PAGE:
CNU led visioning sessions sponsored by US DOT in four cities in 2016, representing a landmark recognition of the wrongs committed in the name of in-city highway building.
As a Southern beach town, Seaside is neither utopia nor stage set. Its great achievement is in demonstrating an alternative to two generations of American sprawl.
YIMBYtown is a movement, functionally adjacent to CNU, that focuses on how to build more housing in urban places. YIMBY and CNU have complementary roles in urbanism.
In just over an hour, Cedar Rapids lost more than half of its trees—the recently adopted plan has lessons for many cities.
Redeveloping the most favorable 10 percent of suburban strip malls in the Boston region would meet a major portion of the area’s housing needs in the next decade, according to a study.
Congestion costs drive highway expansion decisions, but these costs are dwarfed by the impact of automobile crashes. Comparing the two points to a better strategy than widening thoroughfares.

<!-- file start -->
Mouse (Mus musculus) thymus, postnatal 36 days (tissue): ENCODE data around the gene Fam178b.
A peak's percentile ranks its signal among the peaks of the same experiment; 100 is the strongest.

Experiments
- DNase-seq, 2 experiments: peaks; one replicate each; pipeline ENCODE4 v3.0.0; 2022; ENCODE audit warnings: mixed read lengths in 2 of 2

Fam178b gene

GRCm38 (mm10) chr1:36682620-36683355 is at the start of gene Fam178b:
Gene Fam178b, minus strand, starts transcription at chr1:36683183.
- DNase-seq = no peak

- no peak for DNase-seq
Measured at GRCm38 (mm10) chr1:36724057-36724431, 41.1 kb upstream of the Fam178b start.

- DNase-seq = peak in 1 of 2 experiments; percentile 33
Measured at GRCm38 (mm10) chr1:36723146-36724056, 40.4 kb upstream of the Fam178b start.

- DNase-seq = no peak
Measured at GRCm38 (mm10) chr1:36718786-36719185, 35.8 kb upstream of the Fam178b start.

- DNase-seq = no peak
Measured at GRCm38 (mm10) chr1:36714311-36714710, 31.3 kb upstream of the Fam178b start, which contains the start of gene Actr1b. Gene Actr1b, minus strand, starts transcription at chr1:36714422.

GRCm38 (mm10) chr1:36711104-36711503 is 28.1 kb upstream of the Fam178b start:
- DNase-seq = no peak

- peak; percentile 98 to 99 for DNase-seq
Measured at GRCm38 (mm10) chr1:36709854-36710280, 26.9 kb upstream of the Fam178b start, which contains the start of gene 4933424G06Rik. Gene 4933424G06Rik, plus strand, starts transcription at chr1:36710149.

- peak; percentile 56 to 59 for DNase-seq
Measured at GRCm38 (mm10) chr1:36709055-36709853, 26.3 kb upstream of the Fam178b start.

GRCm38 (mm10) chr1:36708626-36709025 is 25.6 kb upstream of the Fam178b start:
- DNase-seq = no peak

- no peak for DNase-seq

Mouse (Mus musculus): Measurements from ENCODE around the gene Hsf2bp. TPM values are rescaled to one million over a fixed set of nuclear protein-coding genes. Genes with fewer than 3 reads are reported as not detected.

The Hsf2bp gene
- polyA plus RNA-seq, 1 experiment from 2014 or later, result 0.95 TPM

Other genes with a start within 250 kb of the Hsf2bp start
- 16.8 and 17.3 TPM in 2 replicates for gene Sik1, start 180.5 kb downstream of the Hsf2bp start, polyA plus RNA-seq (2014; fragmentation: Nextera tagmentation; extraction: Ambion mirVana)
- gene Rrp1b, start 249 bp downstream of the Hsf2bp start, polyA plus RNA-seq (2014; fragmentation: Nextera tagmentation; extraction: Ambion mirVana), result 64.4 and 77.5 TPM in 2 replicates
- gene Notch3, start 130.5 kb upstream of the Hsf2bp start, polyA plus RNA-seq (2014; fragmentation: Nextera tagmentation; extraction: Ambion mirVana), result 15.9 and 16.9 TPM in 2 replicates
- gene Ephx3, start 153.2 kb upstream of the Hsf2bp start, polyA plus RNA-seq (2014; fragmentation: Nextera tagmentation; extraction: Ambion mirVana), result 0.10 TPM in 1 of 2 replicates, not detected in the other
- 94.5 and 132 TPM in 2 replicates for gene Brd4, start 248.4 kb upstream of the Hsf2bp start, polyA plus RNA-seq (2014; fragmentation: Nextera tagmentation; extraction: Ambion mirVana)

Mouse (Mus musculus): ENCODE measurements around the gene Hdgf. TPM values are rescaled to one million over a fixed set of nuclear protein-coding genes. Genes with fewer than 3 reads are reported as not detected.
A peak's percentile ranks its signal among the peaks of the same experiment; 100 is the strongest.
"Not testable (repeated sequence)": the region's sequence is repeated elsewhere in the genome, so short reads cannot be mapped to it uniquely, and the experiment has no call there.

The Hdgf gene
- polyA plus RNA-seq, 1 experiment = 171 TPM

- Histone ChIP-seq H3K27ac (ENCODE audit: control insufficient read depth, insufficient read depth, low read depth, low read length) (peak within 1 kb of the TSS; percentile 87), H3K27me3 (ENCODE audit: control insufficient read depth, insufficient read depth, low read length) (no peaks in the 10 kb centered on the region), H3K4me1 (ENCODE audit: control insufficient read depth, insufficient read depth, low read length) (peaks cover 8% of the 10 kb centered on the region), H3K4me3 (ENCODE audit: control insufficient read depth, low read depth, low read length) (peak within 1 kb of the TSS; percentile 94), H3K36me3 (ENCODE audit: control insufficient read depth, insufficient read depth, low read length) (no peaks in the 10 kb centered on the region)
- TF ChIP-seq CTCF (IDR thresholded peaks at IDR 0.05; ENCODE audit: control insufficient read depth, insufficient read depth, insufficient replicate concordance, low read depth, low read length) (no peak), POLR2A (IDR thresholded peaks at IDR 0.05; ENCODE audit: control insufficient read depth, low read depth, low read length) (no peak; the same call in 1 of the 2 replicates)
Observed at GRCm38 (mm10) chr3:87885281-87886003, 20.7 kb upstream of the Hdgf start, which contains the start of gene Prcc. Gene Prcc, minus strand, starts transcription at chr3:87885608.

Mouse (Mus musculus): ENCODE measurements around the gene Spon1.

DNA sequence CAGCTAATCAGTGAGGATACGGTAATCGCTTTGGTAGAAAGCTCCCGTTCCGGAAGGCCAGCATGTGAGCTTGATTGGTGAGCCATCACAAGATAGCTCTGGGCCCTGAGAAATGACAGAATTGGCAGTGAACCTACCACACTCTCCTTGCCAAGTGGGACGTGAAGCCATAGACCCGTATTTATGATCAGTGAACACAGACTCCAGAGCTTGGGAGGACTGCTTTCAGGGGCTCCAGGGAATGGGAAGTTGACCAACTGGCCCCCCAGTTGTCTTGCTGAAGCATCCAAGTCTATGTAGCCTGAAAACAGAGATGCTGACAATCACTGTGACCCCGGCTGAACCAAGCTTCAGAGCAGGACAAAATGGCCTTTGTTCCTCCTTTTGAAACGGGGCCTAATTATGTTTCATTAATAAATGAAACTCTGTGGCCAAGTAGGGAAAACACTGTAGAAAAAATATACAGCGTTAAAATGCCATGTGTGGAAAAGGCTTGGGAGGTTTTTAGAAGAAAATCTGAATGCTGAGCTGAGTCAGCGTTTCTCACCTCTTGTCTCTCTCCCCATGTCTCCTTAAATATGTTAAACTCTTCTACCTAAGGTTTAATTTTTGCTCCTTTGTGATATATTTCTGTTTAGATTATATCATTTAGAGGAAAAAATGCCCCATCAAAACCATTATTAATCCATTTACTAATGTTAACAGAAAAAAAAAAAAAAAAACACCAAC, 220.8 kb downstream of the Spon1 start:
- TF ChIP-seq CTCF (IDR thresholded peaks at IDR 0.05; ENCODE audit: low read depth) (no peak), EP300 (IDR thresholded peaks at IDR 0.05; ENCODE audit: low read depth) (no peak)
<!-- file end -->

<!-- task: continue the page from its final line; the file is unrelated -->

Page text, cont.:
CNU’s Project for Code Reform completed a report for Wisconsin municipalities, Enabling Better Places, building on similar reports for Michigan and Vermont, and one upcoming in New Hampshire.
The CNU-supported network tracks more than 60 local freeway fighting efforts, coordinates collective action, and supports a shift toward multimodal transportation systems.
Despite the pandemic's devastating impact on the office market, downtowns and nearby walkable neighborhoods are looking forward to two decades of growth driven by demographic and economic change.
Laramie, Wyoming, is a case study showing that the 15-minute city is a viable concept far from major metro areas.